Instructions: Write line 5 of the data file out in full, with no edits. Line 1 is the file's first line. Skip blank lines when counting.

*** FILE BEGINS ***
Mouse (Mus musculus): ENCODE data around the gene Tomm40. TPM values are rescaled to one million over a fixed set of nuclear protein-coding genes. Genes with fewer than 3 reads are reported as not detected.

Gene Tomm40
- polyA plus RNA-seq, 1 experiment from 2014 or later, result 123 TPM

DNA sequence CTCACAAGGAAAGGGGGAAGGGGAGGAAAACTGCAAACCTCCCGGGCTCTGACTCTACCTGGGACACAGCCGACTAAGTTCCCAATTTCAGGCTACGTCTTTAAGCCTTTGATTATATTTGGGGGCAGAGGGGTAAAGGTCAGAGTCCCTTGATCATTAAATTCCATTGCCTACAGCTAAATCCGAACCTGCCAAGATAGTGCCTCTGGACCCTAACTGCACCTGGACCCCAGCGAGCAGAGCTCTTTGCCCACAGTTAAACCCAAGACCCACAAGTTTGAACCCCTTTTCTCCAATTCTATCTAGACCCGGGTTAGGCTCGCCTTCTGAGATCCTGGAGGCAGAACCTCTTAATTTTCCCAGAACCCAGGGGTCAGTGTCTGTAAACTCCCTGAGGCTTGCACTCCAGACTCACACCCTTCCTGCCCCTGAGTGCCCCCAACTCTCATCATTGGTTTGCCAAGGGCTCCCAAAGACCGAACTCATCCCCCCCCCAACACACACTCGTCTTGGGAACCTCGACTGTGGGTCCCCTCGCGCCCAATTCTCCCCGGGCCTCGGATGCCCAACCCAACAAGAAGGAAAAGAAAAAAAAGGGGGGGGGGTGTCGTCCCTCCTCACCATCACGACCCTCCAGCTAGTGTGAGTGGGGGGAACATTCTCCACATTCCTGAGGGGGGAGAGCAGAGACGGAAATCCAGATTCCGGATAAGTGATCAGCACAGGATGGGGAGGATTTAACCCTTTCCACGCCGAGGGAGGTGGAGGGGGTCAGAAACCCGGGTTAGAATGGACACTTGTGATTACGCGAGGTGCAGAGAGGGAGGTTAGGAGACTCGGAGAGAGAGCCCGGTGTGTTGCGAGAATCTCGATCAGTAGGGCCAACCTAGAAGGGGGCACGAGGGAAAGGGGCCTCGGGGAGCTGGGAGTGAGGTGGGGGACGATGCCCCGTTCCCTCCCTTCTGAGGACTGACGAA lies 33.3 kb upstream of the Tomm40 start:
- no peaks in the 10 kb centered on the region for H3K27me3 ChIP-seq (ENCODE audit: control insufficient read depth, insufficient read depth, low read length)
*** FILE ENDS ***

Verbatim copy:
- no peaks in the 10 kb centered on the region for H3K27me3 ChIP-seq (ENCODE audit: control insufficient read depth, insufficient read depth, low read length)